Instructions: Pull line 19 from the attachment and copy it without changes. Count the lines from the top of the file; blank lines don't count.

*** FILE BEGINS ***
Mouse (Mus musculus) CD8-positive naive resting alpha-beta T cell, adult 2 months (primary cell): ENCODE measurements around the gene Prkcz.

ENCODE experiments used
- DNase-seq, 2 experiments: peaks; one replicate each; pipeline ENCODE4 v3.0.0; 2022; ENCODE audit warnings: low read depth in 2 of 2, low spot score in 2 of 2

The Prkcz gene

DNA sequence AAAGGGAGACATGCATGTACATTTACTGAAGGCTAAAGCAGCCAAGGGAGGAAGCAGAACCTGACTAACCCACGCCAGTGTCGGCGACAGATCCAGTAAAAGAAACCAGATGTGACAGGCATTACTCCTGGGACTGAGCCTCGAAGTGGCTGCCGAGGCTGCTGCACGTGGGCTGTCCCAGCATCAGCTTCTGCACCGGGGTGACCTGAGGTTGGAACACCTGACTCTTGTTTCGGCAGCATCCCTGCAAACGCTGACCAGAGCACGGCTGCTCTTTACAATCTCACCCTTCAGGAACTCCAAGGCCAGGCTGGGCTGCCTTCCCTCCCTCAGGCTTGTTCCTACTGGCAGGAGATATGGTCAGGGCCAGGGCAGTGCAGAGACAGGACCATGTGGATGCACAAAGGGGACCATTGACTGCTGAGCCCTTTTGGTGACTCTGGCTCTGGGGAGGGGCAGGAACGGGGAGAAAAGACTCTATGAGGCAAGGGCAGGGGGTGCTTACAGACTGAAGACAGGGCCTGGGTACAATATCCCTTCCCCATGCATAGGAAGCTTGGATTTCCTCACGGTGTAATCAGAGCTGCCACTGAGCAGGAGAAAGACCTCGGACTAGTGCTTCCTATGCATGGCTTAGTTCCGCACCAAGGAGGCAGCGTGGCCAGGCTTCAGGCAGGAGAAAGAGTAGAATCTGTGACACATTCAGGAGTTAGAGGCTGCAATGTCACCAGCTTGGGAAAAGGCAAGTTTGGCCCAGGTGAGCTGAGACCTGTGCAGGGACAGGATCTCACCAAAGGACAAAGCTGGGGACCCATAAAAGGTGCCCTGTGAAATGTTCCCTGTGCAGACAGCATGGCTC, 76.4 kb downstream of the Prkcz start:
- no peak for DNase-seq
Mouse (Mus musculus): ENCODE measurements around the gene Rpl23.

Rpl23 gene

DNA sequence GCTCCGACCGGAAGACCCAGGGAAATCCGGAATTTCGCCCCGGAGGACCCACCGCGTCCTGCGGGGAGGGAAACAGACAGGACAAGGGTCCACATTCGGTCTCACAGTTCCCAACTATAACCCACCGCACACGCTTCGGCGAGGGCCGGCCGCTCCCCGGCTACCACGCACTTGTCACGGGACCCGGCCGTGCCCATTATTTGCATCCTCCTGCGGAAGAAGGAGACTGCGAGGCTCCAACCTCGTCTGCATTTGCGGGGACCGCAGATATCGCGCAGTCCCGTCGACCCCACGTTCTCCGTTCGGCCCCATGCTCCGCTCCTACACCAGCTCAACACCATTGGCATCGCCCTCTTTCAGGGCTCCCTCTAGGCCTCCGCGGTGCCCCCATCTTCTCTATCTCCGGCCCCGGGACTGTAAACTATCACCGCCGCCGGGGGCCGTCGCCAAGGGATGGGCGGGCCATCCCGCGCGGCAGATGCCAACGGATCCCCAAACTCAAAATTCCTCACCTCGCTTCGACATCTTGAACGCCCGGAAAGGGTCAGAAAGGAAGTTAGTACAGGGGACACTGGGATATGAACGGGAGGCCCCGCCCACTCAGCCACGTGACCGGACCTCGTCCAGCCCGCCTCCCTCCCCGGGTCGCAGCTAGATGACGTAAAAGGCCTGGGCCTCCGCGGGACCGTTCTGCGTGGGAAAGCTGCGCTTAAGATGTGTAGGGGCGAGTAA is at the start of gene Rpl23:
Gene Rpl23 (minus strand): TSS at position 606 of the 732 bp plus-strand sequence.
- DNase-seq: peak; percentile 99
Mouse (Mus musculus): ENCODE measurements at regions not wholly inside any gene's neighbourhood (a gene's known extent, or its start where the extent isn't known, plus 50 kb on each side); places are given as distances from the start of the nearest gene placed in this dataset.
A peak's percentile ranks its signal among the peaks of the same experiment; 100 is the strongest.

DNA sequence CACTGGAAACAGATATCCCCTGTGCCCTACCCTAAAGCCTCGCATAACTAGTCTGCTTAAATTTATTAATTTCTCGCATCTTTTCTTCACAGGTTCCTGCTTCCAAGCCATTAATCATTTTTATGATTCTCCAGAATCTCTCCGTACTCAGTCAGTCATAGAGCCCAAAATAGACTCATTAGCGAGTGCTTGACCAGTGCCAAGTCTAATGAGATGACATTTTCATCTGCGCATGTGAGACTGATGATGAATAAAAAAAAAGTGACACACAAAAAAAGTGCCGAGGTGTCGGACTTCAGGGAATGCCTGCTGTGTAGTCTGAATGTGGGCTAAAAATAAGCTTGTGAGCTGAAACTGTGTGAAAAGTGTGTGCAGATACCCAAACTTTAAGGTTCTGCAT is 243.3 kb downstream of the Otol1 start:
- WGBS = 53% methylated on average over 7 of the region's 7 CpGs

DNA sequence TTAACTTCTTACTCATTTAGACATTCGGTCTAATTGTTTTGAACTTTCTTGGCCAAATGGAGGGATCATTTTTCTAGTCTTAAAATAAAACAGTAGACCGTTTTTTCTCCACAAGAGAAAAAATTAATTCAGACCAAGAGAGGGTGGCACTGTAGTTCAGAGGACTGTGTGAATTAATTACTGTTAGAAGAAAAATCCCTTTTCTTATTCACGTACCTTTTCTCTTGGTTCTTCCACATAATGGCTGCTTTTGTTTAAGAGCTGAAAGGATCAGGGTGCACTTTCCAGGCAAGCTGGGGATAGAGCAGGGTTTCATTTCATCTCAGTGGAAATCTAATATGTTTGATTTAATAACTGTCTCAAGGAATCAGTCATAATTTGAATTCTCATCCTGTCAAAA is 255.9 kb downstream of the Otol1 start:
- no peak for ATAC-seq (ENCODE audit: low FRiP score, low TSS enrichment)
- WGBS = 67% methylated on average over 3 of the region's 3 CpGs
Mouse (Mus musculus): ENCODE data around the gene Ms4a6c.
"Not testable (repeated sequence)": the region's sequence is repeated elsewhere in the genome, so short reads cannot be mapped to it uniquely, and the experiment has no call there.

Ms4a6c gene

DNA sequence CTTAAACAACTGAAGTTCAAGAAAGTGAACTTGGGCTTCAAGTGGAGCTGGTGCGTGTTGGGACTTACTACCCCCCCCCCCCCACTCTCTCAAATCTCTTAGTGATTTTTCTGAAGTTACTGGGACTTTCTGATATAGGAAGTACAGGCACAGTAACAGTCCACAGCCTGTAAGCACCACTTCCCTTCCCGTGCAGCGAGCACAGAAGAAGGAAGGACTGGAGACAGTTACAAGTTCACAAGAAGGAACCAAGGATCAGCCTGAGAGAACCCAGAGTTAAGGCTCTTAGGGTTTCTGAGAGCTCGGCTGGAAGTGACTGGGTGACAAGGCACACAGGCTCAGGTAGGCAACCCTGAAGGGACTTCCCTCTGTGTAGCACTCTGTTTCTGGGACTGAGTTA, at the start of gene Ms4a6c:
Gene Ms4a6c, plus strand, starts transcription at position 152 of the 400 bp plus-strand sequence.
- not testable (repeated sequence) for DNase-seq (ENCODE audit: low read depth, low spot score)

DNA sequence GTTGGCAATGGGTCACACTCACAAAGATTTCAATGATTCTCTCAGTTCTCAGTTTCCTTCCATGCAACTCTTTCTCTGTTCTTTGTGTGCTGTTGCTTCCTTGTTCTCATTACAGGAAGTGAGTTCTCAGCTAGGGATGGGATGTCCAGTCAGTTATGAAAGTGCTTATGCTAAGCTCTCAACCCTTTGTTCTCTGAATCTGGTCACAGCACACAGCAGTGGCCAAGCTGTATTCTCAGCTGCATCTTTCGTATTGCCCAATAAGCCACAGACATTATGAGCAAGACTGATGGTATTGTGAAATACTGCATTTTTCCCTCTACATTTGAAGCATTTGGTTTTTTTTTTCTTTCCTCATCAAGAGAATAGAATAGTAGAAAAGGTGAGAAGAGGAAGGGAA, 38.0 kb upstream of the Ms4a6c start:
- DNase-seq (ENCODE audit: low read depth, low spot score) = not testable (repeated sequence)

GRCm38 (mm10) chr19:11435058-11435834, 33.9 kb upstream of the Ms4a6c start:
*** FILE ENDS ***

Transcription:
Mouse (Mus musculus): ENCODE data around the gene Ms4a6c.